Shadow Wars and Global Governance
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Spring 2018 quarter
Since the attacks of September 11, 2001, the United States has engaged in an expanding shadow war of drone strikes, targeted killings and clandestine operations around the world, largely removed from media coverage and public accountability. The United States currently is engaged in military activities in 19 countries under the legal authorities granted after 9/11. While war is traditionally conceived of as defending the state against external enemies who threaten to breach its borders, today’s wars more closely resemble a permanent global policing operation in which the state acts to regulate, discipline and pacify rebellious regions of the world in name of security, whether in the Middle East, Africa or the Pacific Rim.
This program will closely examine the history and growing use of drones, targeted killing and Special Operations Forces who act outside of traditional battlefields such as Iraq and Afghanistan and how these practices and agents have largely rendered traditional notions of war and national sovereignty obsolete. The program will consider theories about revolutions in the nature of war whether from technological or sociological developments and ask to what extent the new shadow wars represent a new form of war or a new American form of war. The program will also seek to ground its exploration in theories of contemporary globalization and the emergence of transnational challenges to states. This will entail a thorough engagement with a variety of perspectives that range from sympathetic texts such as Thomas P.M. Barnett’s The Pentagon’s New Map and Stanley McCrystal’s Team of Teams: New Rules of Engagement in a Complex World to critical texts such as Gregoire Chemayou’s A Theory of the Drone and Jeremy Scahill’s Dirty Wars: The World Is a Battlefield , among others.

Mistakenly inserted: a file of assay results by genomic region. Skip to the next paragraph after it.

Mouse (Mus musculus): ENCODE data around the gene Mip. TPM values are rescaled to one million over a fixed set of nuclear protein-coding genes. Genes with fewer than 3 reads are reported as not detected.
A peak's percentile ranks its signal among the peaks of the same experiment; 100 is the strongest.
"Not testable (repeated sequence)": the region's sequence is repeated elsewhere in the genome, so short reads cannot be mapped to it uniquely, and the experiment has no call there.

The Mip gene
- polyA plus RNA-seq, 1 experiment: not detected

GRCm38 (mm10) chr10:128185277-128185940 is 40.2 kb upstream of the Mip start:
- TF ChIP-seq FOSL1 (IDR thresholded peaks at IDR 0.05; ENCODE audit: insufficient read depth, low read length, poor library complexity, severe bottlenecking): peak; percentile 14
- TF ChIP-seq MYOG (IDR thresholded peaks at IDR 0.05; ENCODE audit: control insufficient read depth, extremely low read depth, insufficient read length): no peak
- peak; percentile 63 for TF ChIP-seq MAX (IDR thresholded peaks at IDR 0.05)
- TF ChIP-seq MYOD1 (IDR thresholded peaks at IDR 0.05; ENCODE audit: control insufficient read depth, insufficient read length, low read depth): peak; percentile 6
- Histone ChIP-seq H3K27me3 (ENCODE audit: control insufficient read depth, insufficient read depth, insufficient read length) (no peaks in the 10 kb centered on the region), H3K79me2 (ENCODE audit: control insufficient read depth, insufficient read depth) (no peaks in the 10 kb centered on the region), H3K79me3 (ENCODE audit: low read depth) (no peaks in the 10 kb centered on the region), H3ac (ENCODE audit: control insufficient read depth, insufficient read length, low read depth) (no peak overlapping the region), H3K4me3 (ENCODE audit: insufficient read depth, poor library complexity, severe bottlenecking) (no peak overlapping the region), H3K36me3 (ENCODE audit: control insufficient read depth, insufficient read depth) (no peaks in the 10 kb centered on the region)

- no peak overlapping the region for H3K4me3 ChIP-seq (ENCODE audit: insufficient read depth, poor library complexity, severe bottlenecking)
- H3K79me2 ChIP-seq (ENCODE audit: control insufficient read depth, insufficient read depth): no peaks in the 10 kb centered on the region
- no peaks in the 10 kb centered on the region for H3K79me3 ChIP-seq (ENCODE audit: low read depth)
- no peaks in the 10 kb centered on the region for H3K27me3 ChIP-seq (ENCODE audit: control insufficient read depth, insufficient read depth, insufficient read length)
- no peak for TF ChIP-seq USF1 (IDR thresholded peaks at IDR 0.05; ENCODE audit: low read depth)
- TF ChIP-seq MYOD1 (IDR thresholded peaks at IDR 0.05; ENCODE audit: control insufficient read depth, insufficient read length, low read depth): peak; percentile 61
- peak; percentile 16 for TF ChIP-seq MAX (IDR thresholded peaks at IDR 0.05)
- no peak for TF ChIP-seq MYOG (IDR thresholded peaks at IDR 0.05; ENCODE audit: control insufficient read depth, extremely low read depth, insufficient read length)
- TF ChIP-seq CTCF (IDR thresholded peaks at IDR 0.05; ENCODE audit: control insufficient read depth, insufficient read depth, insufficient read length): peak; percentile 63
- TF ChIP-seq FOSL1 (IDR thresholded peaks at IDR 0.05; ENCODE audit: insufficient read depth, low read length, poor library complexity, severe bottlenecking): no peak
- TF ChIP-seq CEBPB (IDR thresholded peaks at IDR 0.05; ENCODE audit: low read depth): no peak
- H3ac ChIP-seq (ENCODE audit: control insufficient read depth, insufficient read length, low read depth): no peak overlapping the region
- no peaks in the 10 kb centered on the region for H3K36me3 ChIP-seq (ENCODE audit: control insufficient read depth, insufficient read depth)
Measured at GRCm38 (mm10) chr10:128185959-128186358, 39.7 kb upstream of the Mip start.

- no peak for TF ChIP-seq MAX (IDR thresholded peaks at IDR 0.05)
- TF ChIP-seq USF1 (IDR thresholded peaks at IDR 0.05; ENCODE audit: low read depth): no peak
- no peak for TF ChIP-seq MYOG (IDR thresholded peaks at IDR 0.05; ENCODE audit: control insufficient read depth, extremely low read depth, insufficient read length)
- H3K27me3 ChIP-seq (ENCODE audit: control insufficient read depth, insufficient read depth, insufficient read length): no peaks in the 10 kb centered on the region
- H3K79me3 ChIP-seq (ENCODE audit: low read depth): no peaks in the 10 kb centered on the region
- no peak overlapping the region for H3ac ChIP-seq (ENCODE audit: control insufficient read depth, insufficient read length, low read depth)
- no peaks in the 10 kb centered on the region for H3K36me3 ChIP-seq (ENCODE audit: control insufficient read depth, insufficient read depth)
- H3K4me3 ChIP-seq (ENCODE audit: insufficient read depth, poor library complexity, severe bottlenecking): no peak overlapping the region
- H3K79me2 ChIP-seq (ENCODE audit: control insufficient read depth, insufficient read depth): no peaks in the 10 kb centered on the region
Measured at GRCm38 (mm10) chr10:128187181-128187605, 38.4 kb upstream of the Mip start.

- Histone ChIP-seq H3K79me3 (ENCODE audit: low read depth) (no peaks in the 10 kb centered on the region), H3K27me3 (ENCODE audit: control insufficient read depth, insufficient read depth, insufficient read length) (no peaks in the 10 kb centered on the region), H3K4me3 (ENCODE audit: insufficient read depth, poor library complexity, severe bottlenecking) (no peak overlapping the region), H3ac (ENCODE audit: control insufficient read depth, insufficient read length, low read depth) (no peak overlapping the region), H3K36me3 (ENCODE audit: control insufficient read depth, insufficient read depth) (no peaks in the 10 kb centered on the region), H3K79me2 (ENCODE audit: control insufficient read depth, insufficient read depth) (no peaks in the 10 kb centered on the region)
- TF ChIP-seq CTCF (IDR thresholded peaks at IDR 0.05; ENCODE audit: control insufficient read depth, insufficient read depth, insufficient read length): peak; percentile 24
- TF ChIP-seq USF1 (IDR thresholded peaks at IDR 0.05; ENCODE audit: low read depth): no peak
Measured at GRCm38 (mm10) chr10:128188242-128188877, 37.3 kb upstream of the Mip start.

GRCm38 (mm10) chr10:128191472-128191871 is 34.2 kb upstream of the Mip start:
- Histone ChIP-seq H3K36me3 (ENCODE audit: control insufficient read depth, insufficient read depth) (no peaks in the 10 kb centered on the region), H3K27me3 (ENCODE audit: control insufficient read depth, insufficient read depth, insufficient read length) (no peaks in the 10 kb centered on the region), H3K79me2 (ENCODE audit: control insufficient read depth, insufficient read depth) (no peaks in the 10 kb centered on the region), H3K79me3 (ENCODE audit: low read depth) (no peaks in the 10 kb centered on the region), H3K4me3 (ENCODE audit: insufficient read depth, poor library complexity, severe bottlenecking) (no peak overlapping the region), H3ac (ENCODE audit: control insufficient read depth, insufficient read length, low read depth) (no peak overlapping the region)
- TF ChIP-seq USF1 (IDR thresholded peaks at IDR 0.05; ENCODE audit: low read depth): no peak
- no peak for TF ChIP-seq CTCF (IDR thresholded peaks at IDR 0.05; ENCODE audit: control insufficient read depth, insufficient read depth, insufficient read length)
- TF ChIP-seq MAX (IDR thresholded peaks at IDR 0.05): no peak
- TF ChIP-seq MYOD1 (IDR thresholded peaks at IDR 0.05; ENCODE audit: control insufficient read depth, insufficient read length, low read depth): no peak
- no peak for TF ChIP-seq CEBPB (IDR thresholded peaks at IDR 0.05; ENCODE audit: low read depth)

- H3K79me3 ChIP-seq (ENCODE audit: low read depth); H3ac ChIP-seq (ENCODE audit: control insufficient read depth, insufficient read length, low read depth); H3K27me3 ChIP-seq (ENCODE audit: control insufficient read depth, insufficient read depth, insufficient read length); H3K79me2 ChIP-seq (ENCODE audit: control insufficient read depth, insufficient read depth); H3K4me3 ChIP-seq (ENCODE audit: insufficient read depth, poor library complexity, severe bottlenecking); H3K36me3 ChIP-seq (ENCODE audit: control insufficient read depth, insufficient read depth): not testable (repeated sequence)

The program will be guided by a participatory approach to learning with a high level of student discussion and engagement expected, with strong encouragement of diverse perspectives. We will read texts and write papers but the key learning will take place through active participation and active student theorizing about the nature of contemporary war and the social and political factors at the root of war today.
Fields of Studybiology international studies political science
international studies and political science.
Location and Schedule